Fishing By the Solunar Tables
|Time your trips to coincide with the moon as well as the tides.|
|By George Poveromo|
The positions of the sun and the moon predict when fish will feed.
|It is possible to predict the specific time window during which fish will feed. Certain tidal stages move fish around, making them more accessible. But what about going to a certain spot, inshore, nearshore or offshore, and predicting the bite within a 90-minute span—and doing it consistently throughout the season?
Numerous factors influence fish -feeding: tides, barometric pressure, wind, storms, water temperature and bait migration. One consistent marker is the solunar tables, which predict feeding times in a 24-hour cycle. Ignored by far too many anglers, those who follow the tables consistently catch fish.
Solunar tables predict four periods of feeding—two Major and two Minor—every 24 hourscorresponding to the moon’s position relative to Earth and, to a lesser degree, the sun’s. Major -periods, the longest, span 60 and 90 minutes. A Major occurs when the moon is overhead and again when it’s opposite (moon over and moon under). When the moon is midway between these two Majors, Minor activity blitzes materialize (moon up and moon down). These feedings are just as intense as those during Majors, only shorter in duration, often lasting between 30 and 45 minutes.
Wait, There’s More
While the moon over and moon under (-Major), and moon up and moon down (Minor) -periods heighten fish feeding, certain factors enhance their intensities. If a Major or Minor coincides with a sunrise or sunset, the bite can be off the charts. The same generally holds true as the moon is transitioning to full and also to its dark phase (new moon). In addition, when both a Major and Minor -occur during the same fishing day, there will be more opportunities to score. Planning a day’s fishing around the -tables certainly has merit.
I began paying close attention to the solunar tables two decades ago, noting the results. Majors and Minors produced. I experienced a correlation between feeding upticks and catches during these phases; given the opportunity, I’ll plan fishing days offering the best prospects, according to the tables.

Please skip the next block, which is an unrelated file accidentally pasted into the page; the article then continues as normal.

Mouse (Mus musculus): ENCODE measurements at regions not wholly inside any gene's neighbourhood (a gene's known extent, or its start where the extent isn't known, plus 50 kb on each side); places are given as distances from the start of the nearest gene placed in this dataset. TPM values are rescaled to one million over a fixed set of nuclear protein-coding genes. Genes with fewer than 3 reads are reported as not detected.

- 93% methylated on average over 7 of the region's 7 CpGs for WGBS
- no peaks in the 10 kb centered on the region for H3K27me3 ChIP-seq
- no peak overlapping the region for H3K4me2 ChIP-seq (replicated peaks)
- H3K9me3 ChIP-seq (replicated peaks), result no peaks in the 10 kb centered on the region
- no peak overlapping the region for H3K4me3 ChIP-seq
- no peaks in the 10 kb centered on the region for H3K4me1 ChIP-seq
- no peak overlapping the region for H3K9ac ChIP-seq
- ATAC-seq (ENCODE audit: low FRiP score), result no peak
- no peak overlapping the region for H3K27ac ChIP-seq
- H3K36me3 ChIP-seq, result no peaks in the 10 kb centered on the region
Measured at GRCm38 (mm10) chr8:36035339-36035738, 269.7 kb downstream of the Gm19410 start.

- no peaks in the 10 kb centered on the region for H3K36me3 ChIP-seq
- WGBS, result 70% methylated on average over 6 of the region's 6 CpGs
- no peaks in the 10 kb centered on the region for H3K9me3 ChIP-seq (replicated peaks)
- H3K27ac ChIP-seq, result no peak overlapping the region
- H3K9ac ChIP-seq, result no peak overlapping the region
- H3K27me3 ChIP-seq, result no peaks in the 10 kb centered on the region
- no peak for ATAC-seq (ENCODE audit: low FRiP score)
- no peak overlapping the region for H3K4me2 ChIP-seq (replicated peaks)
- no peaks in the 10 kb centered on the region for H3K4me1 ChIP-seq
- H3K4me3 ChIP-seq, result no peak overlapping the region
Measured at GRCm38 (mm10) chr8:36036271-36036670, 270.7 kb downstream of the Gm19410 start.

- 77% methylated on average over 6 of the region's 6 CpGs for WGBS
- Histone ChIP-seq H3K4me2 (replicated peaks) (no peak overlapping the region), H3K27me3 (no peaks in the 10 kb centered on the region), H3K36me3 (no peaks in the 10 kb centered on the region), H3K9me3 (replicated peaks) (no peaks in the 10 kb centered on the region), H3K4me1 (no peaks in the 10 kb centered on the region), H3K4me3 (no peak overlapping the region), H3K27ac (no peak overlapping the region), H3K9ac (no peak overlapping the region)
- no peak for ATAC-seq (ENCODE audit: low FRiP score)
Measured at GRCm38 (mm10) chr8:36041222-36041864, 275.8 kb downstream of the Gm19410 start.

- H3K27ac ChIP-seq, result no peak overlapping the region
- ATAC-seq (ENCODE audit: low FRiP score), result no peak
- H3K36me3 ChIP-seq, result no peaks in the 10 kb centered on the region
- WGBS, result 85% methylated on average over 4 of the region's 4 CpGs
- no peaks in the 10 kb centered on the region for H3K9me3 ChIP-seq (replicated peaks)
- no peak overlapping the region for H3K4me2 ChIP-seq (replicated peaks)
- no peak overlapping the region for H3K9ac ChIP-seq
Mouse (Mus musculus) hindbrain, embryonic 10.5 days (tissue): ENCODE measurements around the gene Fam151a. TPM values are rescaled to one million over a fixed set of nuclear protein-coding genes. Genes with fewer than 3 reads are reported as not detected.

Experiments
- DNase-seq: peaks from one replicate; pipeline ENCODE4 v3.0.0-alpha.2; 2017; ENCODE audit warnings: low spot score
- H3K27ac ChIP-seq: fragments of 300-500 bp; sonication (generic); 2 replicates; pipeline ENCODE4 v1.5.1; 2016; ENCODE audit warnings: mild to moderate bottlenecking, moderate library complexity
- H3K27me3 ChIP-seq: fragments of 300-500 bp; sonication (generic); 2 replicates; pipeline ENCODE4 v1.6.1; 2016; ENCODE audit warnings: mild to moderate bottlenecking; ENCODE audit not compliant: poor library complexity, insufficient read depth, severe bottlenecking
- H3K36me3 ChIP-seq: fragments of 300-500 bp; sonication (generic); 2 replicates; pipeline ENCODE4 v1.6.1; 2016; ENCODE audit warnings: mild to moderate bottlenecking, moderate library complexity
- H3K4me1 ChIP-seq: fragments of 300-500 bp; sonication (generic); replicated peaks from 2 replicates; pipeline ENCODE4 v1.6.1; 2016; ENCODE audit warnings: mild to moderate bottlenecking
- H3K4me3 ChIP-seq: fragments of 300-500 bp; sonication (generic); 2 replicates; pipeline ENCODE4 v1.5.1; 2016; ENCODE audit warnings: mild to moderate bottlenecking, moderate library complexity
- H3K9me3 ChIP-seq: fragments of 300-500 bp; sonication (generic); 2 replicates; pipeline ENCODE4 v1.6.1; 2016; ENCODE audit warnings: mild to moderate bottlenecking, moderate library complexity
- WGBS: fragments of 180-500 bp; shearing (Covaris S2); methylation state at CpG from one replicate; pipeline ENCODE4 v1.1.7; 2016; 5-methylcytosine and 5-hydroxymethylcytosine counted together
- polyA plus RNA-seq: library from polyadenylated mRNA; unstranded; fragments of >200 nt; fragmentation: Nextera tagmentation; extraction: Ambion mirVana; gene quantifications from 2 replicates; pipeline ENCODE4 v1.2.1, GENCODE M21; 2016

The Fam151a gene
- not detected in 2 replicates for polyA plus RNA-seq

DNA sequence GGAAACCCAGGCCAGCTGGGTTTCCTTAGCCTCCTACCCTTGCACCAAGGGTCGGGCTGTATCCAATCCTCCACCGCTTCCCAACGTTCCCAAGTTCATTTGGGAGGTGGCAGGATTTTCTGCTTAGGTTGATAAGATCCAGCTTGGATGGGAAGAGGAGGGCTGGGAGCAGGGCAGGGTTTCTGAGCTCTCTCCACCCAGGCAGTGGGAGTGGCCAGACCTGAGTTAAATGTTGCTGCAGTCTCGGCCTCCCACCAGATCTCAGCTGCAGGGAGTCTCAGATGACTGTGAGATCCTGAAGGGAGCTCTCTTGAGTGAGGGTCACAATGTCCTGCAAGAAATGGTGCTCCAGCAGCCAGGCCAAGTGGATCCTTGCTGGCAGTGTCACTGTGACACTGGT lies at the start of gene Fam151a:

This past August, Bri Andrassy and I fished over several rock piles, west of Key West. Our first morning was slow. There was only one solunar period within our window, a Minor just after lunch. As we neared 1:30 p.m., the red grouper bite heated up, and we caught our fill. We then raced to a nearby wreck, where Andrassy scored a hefty permit and pulled the hook on another.
We pursued dolphin the next day, with a morning as slow as the previous one. Though we caught a few fish early, it took until around 2:30 p.m. for the birds—and dolphin—to -become active.
Did that Minor period factor in all this? It’s hard to dispute. I see it play out more times than not.
The Doctor’s Take
“I grew up in Miami and recall reading the solunar tables in the Miami Herald’s Outdoors page,” says Dr. Ray Waldner, professor of biology and associate dean of science at Palm Beach Atlantic University. “Those tables were in place for decades; if there wasn’t anything to them, they wouldn’t have lasted.
“I’ve experienced their influences countless times,” he says. “I’d be fishing on what was progressing to be a slow day, then around a solunar period, the fish would become active; it’s like -flipping a light switch. It’s not only marine life that responds to these tables, but all types of wildlife. I’m not sure how they work, but they certainly do. They’re consistent indicators of Major activity cycles. Pay attention to them, and you’ll catch more fish.”